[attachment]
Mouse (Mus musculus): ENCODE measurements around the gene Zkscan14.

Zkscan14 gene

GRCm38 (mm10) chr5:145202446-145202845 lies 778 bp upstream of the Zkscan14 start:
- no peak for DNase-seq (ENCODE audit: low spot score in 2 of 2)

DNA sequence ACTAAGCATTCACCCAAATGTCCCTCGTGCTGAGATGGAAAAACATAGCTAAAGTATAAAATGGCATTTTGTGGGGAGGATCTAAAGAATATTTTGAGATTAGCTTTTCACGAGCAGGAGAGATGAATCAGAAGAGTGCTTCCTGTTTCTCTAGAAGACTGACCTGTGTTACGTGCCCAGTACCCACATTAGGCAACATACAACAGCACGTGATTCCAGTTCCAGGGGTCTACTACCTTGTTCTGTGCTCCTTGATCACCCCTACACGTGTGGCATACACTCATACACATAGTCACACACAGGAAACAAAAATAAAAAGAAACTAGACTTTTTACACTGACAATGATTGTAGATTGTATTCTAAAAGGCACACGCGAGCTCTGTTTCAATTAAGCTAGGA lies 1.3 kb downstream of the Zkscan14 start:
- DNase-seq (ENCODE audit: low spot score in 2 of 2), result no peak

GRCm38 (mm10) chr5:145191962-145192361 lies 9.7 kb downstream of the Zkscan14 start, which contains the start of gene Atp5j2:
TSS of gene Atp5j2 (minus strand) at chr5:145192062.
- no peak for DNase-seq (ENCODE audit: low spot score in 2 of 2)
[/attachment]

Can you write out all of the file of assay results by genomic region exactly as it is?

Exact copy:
Mouse (Mus musculus): ENCODE measurements around the gene Zkscan14.

Zkscan14 gene

GRCm38 (mm10) chr5:145202446-145202845 lies 778 bp upstream of the Zkscan14 start:
- no peak for DNase-seq (ENCODE audit: low spot score in 2 of 2)

DNA sequence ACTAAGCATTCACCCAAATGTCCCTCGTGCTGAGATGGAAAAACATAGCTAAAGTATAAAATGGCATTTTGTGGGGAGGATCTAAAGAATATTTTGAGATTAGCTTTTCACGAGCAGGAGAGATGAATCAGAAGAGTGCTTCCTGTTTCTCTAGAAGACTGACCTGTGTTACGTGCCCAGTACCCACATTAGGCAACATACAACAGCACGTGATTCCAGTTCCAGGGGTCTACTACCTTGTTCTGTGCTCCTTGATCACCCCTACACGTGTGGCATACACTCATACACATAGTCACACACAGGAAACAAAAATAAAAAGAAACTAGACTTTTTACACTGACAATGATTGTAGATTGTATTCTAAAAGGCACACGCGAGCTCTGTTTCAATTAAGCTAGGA lies 1.3 kb downstream of the Zkscan14 start:
- DNase-seq (ENCODE audit: low spot score in 2 of 2), result no peak

GRCm38 (mm10) chr5:145191962-145192361 lies 9.7 kb downstream of the Zkscan14 start, which contains the start of gene Atp5j2:
TSS of gene Atp5j2 (minus strand) at chr5:145192062.
- no peak for DNase-seq (ENCODE audit: low spot score in 2 of 2)